When we first started this project in the summer of 2015, we were two 23 year old students: TK was in school for broadcast media, Lorraine for psychology and neuroscience research. We were friends who wanted to find a fun way to work together, wondering how we could somehow combine our shared interests in data, storytelling, and social justice. After a couple of late-night work sessions, we ended up with our very first blog post, where we looked at the underrepresentation of Black artists throughout the history of MTV’s Video Music Awards.
Since then, we’ve had the opportunity to cover a wide range of topics, from analyzing data on the biases in online media coverage, to creating infographics detailing Canada’s colonial and violent history. Working on this project over the last few years has been rewarding in ways that we’d never anticipated. We’re grateful for people who have made significant contributions to the site, such as Jody Chan and Marsha McLeod for their in-depth research and writing on the injustices of the Canadian prison system. We’re grateful, also, for those who have amplified our findings and work, including the lovely people at the Racist Sandwich Podcast, various community radio stations, and more. And of course, we’re grateful to our readers, who have shared our work with others, emailed us with ideas and questions, and sent us words of encouragement.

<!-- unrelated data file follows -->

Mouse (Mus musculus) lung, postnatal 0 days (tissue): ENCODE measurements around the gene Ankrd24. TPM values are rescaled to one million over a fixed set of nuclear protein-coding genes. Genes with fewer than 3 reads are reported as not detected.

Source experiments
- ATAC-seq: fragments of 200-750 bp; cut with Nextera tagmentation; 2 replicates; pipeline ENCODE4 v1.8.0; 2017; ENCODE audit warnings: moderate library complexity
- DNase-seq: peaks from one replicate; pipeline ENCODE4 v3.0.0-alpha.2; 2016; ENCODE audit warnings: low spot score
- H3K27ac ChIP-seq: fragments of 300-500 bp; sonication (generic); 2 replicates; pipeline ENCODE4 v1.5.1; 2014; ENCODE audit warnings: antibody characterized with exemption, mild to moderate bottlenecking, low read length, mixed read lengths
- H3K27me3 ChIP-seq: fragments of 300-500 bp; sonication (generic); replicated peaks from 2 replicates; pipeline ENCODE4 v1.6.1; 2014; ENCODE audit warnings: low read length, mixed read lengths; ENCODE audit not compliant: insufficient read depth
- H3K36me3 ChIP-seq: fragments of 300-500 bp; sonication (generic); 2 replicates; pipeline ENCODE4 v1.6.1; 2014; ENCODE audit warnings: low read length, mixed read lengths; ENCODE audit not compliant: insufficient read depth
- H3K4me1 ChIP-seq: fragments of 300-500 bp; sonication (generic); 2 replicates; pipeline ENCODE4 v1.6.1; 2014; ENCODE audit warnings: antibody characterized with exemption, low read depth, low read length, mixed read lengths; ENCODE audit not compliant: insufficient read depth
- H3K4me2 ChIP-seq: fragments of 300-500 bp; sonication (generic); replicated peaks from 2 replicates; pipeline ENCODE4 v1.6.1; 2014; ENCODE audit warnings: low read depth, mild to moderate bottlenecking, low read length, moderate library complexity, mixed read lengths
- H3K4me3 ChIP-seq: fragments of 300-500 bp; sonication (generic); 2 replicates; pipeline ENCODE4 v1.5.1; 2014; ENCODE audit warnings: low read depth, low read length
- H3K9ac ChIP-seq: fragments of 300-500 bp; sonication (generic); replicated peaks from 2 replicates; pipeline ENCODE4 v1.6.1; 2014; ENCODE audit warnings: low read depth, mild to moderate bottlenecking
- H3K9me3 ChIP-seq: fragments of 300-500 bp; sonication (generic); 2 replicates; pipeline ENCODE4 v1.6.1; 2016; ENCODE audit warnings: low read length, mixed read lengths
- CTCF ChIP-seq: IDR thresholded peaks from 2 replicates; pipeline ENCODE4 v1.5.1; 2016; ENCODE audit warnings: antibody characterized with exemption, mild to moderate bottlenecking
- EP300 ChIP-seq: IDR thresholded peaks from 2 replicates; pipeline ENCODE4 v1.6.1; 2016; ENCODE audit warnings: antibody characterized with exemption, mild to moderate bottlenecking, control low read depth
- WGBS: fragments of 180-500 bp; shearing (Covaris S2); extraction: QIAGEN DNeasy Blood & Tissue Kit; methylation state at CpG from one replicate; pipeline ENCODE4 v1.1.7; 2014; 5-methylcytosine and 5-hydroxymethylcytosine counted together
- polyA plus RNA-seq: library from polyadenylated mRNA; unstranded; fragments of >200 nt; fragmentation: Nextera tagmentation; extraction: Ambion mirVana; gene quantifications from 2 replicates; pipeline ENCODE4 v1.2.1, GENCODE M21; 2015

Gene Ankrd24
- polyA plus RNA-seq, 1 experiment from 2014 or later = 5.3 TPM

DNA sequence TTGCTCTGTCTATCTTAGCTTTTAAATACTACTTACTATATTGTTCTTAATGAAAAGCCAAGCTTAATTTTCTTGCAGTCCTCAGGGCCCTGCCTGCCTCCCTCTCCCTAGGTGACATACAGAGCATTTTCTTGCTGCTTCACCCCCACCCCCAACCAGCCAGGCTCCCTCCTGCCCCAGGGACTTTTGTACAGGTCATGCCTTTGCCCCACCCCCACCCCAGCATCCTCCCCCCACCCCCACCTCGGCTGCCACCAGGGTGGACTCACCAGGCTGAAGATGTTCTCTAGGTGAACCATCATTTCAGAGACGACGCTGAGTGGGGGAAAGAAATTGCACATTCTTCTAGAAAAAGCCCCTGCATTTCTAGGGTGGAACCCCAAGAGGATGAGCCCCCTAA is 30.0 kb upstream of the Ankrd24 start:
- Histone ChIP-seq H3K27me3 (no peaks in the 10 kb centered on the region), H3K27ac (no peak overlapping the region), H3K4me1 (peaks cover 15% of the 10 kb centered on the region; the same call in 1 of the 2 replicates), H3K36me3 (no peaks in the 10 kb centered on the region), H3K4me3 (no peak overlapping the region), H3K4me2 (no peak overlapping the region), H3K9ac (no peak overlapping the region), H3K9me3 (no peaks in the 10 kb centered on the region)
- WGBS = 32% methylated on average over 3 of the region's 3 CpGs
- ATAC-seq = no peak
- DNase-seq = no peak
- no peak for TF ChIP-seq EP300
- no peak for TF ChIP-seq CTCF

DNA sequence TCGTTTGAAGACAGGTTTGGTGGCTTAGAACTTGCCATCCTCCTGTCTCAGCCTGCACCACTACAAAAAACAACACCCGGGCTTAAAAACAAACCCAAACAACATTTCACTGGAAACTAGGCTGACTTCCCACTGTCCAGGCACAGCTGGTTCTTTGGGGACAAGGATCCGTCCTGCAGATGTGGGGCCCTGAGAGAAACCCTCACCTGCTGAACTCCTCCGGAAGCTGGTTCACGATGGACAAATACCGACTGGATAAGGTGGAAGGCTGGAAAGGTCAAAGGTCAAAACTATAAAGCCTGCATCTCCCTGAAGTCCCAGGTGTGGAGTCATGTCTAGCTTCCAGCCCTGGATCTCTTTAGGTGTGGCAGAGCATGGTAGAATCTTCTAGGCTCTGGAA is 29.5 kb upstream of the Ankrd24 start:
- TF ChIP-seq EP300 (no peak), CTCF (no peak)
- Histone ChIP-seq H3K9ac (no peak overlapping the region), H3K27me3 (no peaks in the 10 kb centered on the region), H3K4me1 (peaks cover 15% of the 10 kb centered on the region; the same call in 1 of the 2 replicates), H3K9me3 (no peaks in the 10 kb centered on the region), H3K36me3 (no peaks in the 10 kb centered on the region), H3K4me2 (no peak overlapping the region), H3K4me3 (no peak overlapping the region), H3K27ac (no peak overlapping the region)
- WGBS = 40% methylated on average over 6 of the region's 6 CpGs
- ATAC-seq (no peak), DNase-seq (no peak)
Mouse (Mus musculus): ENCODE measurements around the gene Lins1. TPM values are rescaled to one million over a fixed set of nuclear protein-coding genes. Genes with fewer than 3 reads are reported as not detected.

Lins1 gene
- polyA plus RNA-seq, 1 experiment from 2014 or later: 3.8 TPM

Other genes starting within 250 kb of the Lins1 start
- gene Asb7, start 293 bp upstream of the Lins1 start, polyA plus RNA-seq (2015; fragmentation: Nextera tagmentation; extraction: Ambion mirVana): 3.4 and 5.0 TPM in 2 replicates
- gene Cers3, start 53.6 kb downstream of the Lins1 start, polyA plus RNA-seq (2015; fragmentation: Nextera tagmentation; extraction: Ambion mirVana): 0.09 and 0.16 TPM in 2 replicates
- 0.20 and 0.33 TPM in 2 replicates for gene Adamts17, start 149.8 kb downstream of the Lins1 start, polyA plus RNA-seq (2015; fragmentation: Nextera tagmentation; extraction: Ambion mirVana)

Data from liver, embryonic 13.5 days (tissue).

However, sustaining volunteer projects on top of our day jobs and community work is challenging—and we’ve learned that it’s natural for projects to come to a close. While we both continue to be committed to amplifying stories from communities of colour and addressing social justice issues, we no longer have capacity to update Intersectional Analyst with the care, thoughtfulness, and time investment that this kind of work needs. We do hope this site has highlighted the ways data can be used as a tool by communities of colour to illustrate the scope of systemic inequities and push for change.
Although our little project is wrapping up, there are so many other folks doing incredible and necessary work at the intersections of data and justice, and we encourage you to follow their work. Some of these groups use data as a tool for activism; others provide a critical analysis of the discrimination and biases embedded into algorithms and data systems, more broadly. Here’s just a small sample:
Thank you so much to all of those who have supported our work over these last few years.